The number of infants ill after drinking milk powder contaminated with an industrial chemical doubles.
13,000 babies in hospital for China milk scandal
BEIJING // The number of Chinese infants sick in hospital after drinking tainted milk formula has leapt to nearly 13,000 and Premier Wen Jiabao threatened harsh punishment for culprits in the latest blight on the "made-in-China" brand. The Health Ministry said the toll of children ill from milk powder contaminated with the industrial chemical melamine had risen from a previously announced total of 6,244, which included many who had left hospital, to 12,892.
Another 39,965 children had "received clinical treatment and advice" before being sent home. More than 80 per cent of the sick were aged under two. So far, four deaths have been blamed on toxic milk powder causing kidney stones and agonising complications, and 104 children are in a serious condition. Mr Wen visited hospitals in the national capital in a bid to reassure an anxious public that his government was acting.
"The public is worried, doctors are worried, and we're also worried," he told parents and staff, according to the state-run Xinhua news agency. "The most crucial point is that after a clean-up there can be no problems at all with newly produced milk products. If there are fresh problems, they must be even more sternly punished under the law." China's food quality watchdog has said it found melamine in nearly 10 per cent of milk and drinking yoghurt samples from three major dairy companies: Mengniu Dairy, the Inner Mongolia Yili Industrial Group and the Bright group.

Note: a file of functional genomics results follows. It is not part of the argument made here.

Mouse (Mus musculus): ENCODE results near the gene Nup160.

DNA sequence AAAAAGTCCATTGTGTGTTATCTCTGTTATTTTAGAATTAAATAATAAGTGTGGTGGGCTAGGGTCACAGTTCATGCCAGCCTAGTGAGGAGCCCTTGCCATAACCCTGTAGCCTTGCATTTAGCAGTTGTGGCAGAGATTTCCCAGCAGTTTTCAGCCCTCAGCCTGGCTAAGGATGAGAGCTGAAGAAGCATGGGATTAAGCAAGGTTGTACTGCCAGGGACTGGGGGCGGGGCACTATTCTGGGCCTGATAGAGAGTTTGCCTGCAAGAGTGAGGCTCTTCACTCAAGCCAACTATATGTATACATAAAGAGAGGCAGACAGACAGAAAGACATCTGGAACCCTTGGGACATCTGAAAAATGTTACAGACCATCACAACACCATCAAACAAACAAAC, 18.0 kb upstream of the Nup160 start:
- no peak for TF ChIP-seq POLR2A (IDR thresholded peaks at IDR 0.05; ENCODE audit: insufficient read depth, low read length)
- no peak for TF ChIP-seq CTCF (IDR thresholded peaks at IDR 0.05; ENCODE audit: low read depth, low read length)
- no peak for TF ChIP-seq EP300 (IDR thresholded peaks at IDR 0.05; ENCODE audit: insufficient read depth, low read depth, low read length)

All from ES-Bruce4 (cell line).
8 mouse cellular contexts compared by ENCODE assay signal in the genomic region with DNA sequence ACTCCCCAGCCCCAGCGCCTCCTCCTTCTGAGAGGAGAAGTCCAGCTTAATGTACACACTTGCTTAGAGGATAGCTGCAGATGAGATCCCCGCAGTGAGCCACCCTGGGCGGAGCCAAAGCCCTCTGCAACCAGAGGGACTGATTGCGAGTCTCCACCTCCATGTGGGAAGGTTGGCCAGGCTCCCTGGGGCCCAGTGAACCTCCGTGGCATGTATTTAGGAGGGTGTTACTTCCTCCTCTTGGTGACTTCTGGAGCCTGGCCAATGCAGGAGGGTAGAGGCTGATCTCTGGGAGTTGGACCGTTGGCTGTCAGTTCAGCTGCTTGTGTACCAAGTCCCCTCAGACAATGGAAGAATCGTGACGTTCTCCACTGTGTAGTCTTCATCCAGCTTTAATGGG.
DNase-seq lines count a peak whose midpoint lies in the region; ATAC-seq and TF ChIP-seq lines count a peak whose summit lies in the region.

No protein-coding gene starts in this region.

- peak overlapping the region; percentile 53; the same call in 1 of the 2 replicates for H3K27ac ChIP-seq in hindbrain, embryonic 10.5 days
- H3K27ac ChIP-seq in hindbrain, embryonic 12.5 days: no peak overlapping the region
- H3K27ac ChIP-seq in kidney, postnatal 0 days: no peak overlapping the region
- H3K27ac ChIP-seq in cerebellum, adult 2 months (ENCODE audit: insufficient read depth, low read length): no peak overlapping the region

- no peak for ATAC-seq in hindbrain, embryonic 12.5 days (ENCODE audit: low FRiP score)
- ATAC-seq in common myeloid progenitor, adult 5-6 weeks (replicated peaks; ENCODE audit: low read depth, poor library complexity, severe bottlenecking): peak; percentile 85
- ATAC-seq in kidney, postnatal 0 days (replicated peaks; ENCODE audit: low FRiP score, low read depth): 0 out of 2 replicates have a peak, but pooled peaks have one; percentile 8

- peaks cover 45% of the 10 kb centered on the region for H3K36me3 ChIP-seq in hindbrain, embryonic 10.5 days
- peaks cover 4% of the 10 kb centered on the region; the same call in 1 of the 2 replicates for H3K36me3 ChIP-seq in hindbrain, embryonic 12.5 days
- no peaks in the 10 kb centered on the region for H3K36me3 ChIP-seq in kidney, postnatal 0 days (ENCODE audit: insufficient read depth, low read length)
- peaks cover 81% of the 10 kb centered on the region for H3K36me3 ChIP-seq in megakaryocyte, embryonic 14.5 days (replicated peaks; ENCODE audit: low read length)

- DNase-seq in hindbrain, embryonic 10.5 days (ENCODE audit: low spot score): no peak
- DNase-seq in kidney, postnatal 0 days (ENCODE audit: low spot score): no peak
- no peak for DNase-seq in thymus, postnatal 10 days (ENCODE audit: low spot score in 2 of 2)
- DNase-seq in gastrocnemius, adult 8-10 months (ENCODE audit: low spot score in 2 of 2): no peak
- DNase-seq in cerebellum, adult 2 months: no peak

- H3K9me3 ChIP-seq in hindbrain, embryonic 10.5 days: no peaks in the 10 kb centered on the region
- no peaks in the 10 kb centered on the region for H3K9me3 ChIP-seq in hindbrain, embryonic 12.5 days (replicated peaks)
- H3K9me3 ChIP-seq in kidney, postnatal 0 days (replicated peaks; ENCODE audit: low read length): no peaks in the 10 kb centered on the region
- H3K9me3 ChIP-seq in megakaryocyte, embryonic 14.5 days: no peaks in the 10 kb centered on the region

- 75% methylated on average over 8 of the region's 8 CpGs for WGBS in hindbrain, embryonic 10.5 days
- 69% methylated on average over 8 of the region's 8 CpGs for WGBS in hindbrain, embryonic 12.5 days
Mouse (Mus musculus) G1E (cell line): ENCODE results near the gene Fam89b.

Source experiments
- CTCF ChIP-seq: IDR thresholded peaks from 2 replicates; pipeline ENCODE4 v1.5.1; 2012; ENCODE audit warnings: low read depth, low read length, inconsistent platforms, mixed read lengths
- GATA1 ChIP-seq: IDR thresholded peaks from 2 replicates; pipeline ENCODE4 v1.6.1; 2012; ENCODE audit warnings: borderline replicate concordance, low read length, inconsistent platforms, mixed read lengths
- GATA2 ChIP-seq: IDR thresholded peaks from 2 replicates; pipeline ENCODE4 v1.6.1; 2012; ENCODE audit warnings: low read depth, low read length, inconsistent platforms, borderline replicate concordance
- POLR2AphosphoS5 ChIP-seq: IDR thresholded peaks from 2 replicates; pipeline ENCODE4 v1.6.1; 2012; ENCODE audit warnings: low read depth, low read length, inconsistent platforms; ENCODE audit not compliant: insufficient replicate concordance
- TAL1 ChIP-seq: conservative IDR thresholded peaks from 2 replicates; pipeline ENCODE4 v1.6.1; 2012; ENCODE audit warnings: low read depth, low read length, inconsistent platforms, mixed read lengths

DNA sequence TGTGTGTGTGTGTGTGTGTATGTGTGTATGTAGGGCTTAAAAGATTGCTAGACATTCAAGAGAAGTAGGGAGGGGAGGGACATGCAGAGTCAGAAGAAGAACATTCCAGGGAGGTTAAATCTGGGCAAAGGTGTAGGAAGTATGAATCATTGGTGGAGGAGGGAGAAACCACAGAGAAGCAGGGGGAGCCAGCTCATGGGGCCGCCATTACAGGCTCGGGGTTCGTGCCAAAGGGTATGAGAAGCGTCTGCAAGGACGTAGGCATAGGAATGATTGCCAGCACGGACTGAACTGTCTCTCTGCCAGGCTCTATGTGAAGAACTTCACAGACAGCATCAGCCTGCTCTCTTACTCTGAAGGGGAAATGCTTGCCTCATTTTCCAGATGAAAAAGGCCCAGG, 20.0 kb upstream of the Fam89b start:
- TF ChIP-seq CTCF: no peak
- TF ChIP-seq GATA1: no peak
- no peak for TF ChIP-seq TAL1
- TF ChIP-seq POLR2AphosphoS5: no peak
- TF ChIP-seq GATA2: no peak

By Saturday, Chinese consumers had claimed refunds for 304 tonnes of dairy products, the China Daily reported. Nitrogen-rich melamine can be added to watered-down milk to fool quality checks, which often use nitrogen levels to measure protein. The health ministry stressed that no cases of illness have been found related to liquid milk. Panicked parents have crowded China's hospitals and demanded redress since officials and the Sanlu Group, the country's biggest maker of infant milk powder, disclosed the threat.
Sanlu failed to publicly disclose the problem for at least a month, throughout August when Beijing hosted the Olympic Games, officials have said. The government has promised free treatment for struck children, but some parents said they worried about costs and long-term complications. Zhou Zhijun, a mother from south China's Hunan province, said she took her wailing, increasingly thin daughter to hospitals at least three times from June to late August before doctors diagnosed a kidney stone.
"All those visits and checks cost 20,000 yuan (Dh10,726), and I still don't know who will pay for that," she said, adding that her 15-month-old baby had drunk Sanlu milk powder. "Also what if there are complications and problems later? Who'll pay for that?" Other countries and regions have clamped down on China's milk products. Markets that have banned or recalled these products include Brunei, Singapore, Malaysia, Japan, Hong Kong and Taiwan.